There was a lot for conservatives to like about Gov. Asa Hutchinson’s inaugural address on Tuesday.
From Arkansas Online’s transcript of Hutchinson’s remarks:
We can compete and win in this global marketplace by lowering our tax rates, starting with the middle class; by improving job skill training in our high schools and two-year colleges; by offering computer science in every high school; and by reducing the burden of unreasonable regulations on our businesses.
It’s encouraging that we now have a governor who understands the harmful effect that regulations have on job creation. According to the Institute for Justice, Arkansas is the 5th worst state when it comes to regulations that make it harder for citizens to work. Reducing the regulatory burden in Arkansas would be an economic boost for the state. We wrote about regulatory reform, tax reform, and other issues the Legislature should take up in 2015 in our latest Action Plan for Arkansas.
More from Hutchinson:
As governor, I want people to work; and when they work, they should be better off; and when they work hard enough, they should move up the economic ladder. These are common sense values that give Arkansans hope. Hope for a better life. “We have every right to dream heroic dreams,” Ronald Reagan said in his first inaugural address.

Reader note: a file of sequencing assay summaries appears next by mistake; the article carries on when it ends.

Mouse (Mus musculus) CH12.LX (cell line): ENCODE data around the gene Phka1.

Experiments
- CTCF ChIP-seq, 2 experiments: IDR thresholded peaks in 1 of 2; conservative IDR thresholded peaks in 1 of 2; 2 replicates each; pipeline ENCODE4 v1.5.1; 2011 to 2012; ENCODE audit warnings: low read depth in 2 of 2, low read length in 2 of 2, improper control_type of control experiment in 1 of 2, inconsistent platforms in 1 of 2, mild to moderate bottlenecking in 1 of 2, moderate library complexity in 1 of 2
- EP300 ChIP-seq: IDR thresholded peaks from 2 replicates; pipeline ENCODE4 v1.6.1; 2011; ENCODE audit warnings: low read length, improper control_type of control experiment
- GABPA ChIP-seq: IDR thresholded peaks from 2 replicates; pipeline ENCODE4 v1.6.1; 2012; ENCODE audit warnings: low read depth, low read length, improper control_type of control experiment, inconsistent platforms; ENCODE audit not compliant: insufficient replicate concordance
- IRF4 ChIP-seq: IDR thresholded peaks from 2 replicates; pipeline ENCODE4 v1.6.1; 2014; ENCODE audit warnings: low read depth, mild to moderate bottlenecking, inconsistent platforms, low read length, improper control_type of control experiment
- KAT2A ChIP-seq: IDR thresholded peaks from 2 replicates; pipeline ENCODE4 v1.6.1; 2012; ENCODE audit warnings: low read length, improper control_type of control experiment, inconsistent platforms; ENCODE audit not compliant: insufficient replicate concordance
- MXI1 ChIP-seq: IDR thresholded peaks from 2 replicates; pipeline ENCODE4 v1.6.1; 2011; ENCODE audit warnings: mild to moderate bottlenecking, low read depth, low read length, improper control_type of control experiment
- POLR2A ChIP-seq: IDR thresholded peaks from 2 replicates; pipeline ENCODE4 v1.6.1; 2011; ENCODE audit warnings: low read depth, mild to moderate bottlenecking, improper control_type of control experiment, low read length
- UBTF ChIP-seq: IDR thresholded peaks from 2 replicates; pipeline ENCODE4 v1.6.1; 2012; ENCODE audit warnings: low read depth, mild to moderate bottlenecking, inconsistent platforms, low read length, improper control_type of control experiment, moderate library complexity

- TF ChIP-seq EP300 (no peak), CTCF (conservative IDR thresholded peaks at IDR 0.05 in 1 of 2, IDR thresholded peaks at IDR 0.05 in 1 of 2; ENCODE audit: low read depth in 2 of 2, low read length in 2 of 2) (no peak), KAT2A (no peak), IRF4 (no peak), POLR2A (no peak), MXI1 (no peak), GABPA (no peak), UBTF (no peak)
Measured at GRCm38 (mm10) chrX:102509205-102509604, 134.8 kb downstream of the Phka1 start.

I’ll be interested to see how these comments factor into his speech on January 22 regarding the “private option” Medicaid Expansion. As we’ve previously reported, over 80,000 enrollees in the program don’t work…at all. That’s nearly 40 percent of total enrollment. If we “want people to work,” that means, at a minimum, that some major changes to the “private option” will be needed. Good luck getting a waiver from Obama’s Health and Human Services Department for permission to make those changes.
Indeed, HHS recently threw cold water on a work requirement provision Utah submitted to the feds in their Medicaid expansion proposal.
It stands to reason that Arkansas would experience similar roadblocks with HHS if a work requirement is submitted to the feds later in the year.